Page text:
The hostages were still being held at gunpoint in Colleyville, Texas, when Twitter comments on security in the synagogue began:
“Before you think that armed guards at synagogues are the answer, read this … ”
“There will be calls to tighten security in and around Jewish spaces, to look at guests—particularly guests of color—with suspicion.”
“Thinking about how the response to this moment will likely lead to an increase of armed security in Jewish spaces. This will make many white Jews feel safer. This will also make many BIPOC Jews unsafe … ”
Few, if any, of these calls came from black Jews. The conversation seemed designed specifically to end all conversation on increased security in Jewish spaces by labeling anyone who did so as caring only for white Jews, and thus, racist.
But for many black Jews, the inflammatory claims about security in synagogue not only miss a major point but actually compound the real challenge they face in the synagogue—namely, marginalization by fellow Jews.
Noah Shufutinsky is a black Russian Jew who feels the idea that Jews of color don’t want security is both false and marginalizing. “It bothers me when people push this narrative. Obviously, having security in front of synagogues is going to make it safer. Honestly, I’ve felt far more marginalized in Jewish spaces from people constantly questioning my Judaism than I ever did from cops in front of my synagogue.”
For Shufutinsky, the conversation itself marginalizes him, “as though I would feel safer exposed to terrorists than I would with police, as though I don’t feel as scared or concerned when synagogues are unsafe. Why am I being separated from other Jews? I believe in the need for security in response to threats just like any other Jew.”
He finds it particularly egregious that safety for Jews is sacrificed first in the larger “abolish the police” agenda. “Why is the first place they are going to do this in synagogues where there are literally shootings and bombs threats. This is where you’re going to start?”
Elisheva Rishon, an Orthodox, black and Jewish woman, feels this separation as well. She says the only time she has problems with security in shul is when “another Jewish person gets nervous, goes to security and points me out as a “suspicious person.”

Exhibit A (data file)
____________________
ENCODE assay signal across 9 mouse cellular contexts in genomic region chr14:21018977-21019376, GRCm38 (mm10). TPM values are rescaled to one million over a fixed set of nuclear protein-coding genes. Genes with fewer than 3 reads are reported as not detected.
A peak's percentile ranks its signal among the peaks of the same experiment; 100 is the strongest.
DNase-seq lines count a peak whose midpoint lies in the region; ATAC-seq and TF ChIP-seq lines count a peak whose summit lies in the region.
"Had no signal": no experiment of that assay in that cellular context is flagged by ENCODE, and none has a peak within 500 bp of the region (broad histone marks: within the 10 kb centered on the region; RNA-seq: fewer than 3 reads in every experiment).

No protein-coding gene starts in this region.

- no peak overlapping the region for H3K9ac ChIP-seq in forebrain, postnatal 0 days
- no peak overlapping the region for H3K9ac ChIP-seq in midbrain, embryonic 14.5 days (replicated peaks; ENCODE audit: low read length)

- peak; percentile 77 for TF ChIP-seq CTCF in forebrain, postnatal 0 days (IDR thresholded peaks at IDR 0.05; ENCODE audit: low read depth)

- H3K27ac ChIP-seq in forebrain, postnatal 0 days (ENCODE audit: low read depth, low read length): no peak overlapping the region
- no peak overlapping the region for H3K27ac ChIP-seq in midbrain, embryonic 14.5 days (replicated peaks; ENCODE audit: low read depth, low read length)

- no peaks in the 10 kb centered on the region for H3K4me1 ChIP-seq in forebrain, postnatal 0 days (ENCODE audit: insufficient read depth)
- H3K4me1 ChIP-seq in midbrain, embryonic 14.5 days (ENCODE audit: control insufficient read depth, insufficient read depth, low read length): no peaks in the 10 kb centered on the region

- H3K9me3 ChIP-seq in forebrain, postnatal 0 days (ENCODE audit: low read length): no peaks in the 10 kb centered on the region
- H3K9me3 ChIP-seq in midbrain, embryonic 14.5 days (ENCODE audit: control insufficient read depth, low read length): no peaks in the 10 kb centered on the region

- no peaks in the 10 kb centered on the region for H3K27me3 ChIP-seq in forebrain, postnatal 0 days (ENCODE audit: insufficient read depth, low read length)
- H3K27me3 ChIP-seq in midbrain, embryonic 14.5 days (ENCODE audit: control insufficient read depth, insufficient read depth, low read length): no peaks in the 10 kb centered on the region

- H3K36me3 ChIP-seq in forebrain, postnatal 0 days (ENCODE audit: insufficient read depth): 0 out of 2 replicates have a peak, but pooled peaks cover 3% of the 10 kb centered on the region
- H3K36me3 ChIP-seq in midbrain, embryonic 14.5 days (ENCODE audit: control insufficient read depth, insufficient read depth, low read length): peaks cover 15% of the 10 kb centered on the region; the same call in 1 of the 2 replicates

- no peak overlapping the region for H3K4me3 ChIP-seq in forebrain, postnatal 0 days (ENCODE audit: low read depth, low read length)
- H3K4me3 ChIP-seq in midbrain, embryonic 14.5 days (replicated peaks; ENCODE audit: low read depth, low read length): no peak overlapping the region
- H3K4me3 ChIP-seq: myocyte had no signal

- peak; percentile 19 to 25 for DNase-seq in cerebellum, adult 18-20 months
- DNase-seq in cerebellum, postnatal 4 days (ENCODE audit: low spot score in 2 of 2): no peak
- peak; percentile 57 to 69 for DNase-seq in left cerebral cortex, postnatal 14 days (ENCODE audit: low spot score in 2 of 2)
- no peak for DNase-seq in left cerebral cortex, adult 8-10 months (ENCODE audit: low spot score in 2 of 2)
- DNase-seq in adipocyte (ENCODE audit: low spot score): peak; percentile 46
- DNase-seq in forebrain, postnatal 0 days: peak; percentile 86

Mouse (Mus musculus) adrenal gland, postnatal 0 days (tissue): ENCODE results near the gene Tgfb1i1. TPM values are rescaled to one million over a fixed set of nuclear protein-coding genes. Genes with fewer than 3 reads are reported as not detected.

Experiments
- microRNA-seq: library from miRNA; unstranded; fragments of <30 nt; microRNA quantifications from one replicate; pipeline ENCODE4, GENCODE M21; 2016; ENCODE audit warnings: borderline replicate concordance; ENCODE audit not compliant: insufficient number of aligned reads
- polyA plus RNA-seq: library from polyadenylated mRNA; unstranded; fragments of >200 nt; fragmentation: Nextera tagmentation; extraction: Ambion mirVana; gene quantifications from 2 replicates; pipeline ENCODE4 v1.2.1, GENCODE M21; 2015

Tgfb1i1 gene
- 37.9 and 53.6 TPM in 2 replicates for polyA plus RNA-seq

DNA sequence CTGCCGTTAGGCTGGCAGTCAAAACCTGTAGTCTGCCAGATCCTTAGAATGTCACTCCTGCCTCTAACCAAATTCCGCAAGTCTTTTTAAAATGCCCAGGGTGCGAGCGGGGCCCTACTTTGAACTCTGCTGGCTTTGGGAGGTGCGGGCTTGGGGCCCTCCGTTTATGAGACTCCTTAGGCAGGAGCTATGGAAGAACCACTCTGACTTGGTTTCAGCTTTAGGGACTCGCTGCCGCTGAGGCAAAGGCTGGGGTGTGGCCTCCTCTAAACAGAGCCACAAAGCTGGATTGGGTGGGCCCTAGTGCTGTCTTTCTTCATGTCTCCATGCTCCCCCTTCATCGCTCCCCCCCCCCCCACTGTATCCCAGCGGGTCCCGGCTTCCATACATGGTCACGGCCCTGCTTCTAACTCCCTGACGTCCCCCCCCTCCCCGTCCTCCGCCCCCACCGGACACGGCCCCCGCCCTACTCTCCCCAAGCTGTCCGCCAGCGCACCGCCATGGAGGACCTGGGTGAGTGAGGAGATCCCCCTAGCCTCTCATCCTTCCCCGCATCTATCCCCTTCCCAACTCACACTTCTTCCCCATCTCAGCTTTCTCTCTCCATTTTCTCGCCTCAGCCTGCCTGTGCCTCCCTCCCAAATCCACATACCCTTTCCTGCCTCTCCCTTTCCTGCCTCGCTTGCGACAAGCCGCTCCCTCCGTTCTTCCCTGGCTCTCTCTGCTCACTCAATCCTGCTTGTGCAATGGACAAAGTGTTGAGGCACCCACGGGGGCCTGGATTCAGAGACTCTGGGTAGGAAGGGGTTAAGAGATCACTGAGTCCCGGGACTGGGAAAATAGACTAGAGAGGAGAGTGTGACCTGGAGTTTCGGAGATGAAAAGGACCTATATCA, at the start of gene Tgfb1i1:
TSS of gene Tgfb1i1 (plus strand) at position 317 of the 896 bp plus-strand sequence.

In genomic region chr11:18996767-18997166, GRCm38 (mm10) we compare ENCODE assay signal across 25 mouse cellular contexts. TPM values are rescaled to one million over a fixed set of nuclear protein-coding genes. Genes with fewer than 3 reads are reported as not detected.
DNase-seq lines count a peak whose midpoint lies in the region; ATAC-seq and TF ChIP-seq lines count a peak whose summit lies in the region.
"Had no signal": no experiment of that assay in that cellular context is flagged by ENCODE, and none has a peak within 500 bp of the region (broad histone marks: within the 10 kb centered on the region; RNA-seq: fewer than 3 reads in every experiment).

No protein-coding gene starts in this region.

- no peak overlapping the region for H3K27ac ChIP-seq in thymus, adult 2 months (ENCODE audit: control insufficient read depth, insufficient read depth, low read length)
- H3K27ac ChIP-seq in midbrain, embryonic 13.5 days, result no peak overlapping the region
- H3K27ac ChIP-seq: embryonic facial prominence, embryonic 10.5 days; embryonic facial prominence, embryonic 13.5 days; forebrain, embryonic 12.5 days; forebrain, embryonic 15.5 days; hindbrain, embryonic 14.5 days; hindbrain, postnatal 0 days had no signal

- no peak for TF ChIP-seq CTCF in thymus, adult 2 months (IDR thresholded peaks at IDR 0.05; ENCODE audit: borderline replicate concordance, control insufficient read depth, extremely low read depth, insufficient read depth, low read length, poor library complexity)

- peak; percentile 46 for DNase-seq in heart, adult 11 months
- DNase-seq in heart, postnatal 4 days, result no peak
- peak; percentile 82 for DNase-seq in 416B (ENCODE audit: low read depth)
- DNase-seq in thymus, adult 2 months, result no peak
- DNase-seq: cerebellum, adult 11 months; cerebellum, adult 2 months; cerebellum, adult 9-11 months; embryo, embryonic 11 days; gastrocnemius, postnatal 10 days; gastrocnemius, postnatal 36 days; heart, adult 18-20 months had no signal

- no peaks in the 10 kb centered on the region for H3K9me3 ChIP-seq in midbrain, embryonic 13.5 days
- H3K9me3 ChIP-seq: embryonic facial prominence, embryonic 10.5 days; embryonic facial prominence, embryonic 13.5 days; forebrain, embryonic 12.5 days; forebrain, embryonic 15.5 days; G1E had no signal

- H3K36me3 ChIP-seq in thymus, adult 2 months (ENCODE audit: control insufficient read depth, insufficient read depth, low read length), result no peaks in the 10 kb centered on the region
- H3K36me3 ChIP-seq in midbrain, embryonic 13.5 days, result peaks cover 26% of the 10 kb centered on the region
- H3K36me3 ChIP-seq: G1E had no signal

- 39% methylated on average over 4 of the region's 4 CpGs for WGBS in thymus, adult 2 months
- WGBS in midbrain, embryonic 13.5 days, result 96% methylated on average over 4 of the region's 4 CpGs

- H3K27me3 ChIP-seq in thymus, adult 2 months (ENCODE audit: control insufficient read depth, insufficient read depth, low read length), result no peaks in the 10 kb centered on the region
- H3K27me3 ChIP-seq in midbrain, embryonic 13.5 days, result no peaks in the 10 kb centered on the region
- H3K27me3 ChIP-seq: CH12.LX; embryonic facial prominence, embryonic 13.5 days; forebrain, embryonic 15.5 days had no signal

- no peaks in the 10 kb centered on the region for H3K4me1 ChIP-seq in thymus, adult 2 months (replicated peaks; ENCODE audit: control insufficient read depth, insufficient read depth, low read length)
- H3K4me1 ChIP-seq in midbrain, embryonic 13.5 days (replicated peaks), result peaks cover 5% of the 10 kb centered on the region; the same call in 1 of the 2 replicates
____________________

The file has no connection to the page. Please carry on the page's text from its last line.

She recalled an incident, one of many, she says. She had gone through security but as she entered the sanctuary, a Jewish security representative ran after her demanding she go through another check. “He said he had to see what was in my pockets. I told him the security guard had already done so. He said he had to make sure that all the Jews in there were safe. I said, ‘I’m also a Jew!’”
Painfully, she reflects, “The people making it difficult for me to be black and Jewish aren’t security, but my fellow Jews.”
Tova Richardo agrees. “There needs to be security at synagogues. I’m a black person who wants law enforcement/security to work for all people. I don’t want to be profiled by congregants or security, but I’m more likely to be profiled by a congregant than security. It’s important that myself, my family or others like us are protected in synagogue.”
Yirmiyahu Danzig is a Caribbean and Jerusalemite Jew who served in the Israeli Border Police feels that security is a must and that it would be best coming from the community itself.
“In the years after 9/11, I and my family members were made to feel very uncomfortable when trying to enter our synagogue. I understood the motivations but it was clear that security needed sensitivity training. We need to be clear about the need to protect our synagogues but it’s best if the people from the community take on the role themselves.
He is currently working on implementing this for numerous synagogues. “This is far preferable to bringing police into the synagogue. If people in the community aren’t ready to volunteer and be trained, then go to a private firm willing to have proper sensitivity training.”
Tyler Samuels, former executive member of Jews of Colour Canada also sees this as a good solution. “Black Jews should be involved in the synagogue and trained to look for suspicious behavior, not color. I see this as a middle-of-the-road approach that can protect everyone and where everyone is comfortable without racial profiling.
“I found it very detrimental to start this conversation while Jews were being held hostage, and then to bring black Jews into the conversation, saying that if we increase security or bring police, they will feel more unsafe.”
“I reject that idea. How many black Jews have died trying to get into a synagogue? I don’t say this lightly, I have had horrible experiences with police. I’ve been stopped, frisked and profiled, but I feel safety and security is the utmost thing. I might die because of police brutality but I will die if there is an active shooter in a synagogue.
“I feel people are using a theory that might happen, which is a legitimate concern, but not all black Jews agree. We are not a monolith. This is the key difference between talking theory and talking reality. Gunmen don’t care if you’re black, Mizrachi, Sephardi, Ashkenazi. You’re a Jew, and they want to kill you.’ ”
It seems, ironically, that the main obstacle for Jews of color isn’t security, but painfully, their fellow Jews. For the well-being of all our members, we must ensure that sensitive security checks protect us outside the synagogue and that all are treated equally on the inside.
Shoshanna Keats Jaskoll is an Israeli-based journalist and writer.